Mia: Shaken Not Stirred

The true life stories of a NYC female.

Sunday, October 14, 2007

A Rose By Any Other Name

What's in a name? that which we call a rose
By any other name would smell as sweet -
From Shakespeare's Romeo and Juliet, 1594

The nurse came out looked around the waiting room then at the folder in front of her. All eyes were on her. She was new she hadn’t been there long enough to memorize names to faces yet. For a non-Spanish speaker the nurse did a great job with the Latino surnames. She rolled the r’s and emphasized the accents where they needed emphasizing smiling at each patient when she was done. Suddenly her smiled faded and her forehead creased. She stared at the folder in her hand trying to mentally decipher the name written on the front. It was obviously a tough one. My mother smiled and said to the friend sitting next to her ...

“Any money bet it’s my name she’s struggling with.”

“Okay so your last name is kind of tough but what the hell is so hard about saying Maggie?”

“ My real name is not Maggie that’s my nickname.”

“Oh so Mags what is your real name?”
Mom whipped out her ID and showed her friend. She struggled to pronounce it.

“What the hell?! How do you say that ?”

“Like this...”

Mom called the nurse over and said. “ Excuse me Miss are you calling....” and her name rolled off her tongue like a beautiful prayer. The old nurse had been Egyptian so she had absolutely no problem with the name. The new nurse apologized for being unable to pronounce her name and mom laughed it off . “It’s okay don’t stress it. It happens all the time. May I borrow your pen?” she asked the nurse and added as she wrote on the folder “Here this way next time I have an appointment it will be one less headache for you.”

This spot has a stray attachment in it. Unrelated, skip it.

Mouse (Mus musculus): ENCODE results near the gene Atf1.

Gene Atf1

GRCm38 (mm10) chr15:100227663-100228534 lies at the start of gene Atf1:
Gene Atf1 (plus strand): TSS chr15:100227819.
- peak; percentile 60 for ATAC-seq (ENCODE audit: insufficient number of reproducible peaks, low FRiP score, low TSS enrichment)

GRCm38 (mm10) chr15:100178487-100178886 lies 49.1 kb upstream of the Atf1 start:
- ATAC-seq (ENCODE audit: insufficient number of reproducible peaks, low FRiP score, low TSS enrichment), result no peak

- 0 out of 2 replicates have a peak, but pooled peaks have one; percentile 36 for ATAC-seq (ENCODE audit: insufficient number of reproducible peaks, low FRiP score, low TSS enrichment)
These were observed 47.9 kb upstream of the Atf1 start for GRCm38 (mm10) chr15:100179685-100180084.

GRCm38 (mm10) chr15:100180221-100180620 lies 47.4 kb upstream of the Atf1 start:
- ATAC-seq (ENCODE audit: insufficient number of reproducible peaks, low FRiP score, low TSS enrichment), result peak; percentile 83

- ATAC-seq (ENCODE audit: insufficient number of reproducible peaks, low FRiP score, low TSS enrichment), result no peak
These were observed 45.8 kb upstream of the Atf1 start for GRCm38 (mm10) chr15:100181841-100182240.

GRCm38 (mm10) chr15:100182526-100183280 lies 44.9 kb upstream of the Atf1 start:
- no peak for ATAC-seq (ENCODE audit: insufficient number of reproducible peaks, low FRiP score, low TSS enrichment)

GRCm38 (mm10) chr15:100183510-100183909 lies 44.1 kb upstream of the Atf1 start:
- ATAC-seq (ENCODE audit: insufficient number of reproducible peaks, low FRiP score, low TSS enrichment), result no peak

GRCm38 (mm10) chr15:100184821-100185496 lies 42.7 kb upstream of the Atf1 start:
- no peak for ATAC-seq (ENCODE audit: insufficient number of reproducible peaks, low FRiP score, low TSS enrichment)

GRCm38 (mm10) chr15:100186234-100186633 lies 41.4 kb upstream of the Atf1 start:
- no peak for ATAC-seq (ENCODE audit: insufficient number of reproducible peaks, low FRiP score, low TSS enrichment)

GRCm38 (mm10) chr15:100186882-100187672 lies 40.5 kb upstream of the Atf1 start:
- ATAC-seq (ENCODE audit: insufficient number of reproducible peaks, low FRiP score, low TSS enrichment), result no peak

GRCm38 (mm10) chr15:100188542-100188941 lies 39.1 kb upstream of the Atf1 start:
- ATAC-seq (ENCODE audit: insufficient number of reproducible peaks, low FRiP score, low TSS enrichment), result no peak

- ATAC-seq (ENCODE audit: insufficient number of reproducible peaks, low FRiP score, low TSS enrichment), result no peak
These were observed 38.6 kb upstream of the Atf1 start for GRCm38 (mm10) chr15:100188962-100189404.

Mom’s used to people butchering her name. As a kid my mother got so tired of teachers mispronouncing name she would add the phonetic spelling to the heading on all of her school work which is what she did to the folder the nurse had been holding. My mom carries the name of a Berber ancestor...back in the day when her family immigrated from Spain to Puerto Rico my great-grandmother’s children all had Arab first names only the youngest born in Puerto Rico carried Christian names. When the family immigrated to New York and those children married and had kids of their own the practice of carrying on the Berber names was abandoned. Except when it came to my mother . My mother ‘s first and middle names are Arab and added to the linguistic twister is my grandfather’s uncommon and hard to pronounce Spaniard surname. She was nicknamed Maggie as a kid and it stuck much to the relief of her linguistically challenged American born relatives. When pronounced properly mom’s name rolls off the tongue smoothly and sounds beautiful. However when it’s mispronounced....oy vay! Disaster! It sounds awful like a bad “B” horror movie actress running and tripping yelling for help through the woods even though the audience knows full well help well not arrive and the girl will just be another slasher victim. T’aint pretty but it’s sure fun to watch.

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